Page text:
Looking for an easy way to feed a crowd? Break out the baby backs.
Though they are best cooked slowly, baby back ribs require little hands-on time. And the combination of slow cooking and a vibrant sauce packs intense flavor that — pardon the cliche — really can have diners licking their fingers.
But you don’t need to wait for grilling season. Though outdoor barbecue is the traditional approach for baby back ribs, quite respectable versions can be had from the oven.
Most roasted rib recipes are as simple as cutting the racks of ribs into servings, dousing them with a sauce, then popping them in the oven. If you have time to let them marinate a bit before cooking, all the better.
Baby back ribs would be a tough midweek meal (most recipes take at least an hour in the oven), but they are perfect for weekends and special occasions. And because they are cut from the loin, they are leaner and more tender than other ribs.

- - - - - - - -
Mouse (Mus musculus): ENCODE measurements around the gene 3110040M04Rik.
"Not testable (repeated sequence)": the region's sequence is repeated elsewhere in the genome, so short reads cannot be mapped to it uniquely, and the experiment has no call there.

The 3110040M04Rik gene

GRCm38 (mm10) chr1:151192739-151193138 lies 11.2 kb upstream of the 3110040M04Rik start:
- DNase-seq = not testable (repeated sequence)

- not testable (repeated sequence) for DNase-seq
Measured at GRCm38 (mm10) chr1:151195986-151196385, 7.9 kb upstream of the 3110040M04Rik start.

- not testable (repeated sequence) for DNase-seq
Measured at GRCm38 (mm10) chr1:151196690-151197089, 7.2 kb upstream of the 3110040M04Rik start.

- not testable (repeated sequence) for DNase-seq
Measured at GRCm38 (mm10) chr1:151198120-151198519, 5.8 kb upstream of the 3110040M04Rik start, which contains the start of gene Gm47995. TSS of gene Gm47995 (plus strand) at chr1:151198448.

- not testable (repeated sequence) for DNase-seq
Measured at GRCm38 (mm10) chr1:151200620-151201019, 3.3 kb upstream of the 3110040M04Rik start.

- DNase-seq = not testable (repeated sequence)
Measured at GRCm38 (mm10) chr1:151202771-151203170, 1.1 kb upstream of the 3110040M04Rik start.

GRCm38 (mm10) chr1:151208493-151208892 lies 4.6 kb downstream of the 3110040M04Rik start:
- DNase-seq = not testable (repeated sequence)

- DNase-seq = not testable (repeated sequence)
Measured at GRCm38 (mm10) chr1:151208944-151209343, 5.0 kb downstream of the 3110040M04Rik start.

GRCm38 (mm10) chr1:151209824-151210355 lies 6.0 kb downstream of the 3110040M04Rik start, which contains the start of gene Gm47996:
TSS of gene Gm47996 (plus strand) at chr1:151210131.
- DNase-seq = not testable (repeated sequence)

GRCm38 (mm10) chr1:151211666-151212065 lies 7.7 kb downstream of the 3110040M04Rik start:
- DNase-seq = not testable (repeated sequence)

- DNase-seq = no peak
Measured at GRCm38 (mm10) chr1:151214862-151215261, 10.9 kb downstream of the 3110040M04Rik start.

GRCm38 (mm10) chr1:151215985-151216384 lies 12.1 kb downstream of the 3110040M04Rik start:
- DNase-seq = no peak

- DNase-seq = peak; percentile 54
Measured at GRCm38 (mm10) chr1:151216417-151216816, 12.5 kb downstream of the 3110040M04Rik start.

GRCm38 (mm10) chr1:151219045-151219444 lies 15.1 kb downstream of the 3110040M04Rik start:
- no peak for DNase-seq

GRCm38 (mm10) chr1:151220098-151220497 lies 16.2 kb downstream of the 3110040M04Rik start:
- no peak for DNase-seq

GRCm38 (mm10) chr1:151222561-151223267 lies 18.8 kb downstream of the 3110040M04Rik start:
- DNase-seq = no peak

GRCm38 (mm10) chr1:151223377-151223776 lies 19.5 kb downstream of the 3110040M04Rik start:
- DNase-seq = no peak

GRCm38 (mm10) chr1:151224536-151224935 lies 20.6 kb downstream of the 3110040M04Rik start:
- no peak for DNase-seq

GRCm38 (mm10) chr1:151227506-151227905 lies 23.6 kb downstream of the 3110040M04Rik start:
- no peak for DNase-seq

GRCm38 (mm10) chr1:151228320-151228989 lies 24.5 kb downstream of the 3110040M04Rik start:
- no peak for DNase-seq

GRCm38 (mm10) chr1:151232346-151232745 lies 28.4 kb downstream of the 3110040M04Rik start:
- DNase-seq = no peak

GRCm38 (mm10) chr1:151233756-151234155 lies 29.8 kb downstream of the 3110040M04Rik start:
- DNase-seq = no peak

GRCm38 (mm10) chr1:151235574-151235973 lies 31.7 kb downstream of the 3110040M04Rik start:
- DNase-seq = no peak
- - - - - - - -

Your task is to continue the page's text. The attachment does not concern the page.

When selecting baby back ribs, get fresh. Pork doesn’t freeze well. If you do freeze it, use it within two months. When you buy, the meat should be light to dark pink. Tightly wrapped, it can be refrigerated for three to four days.
Most racks of baby back ribs will still have a tough membrane lining the inside surface. This is best removed; doing so allows the sauce flavor to more fully permeate the meat, and makes them easier to eat.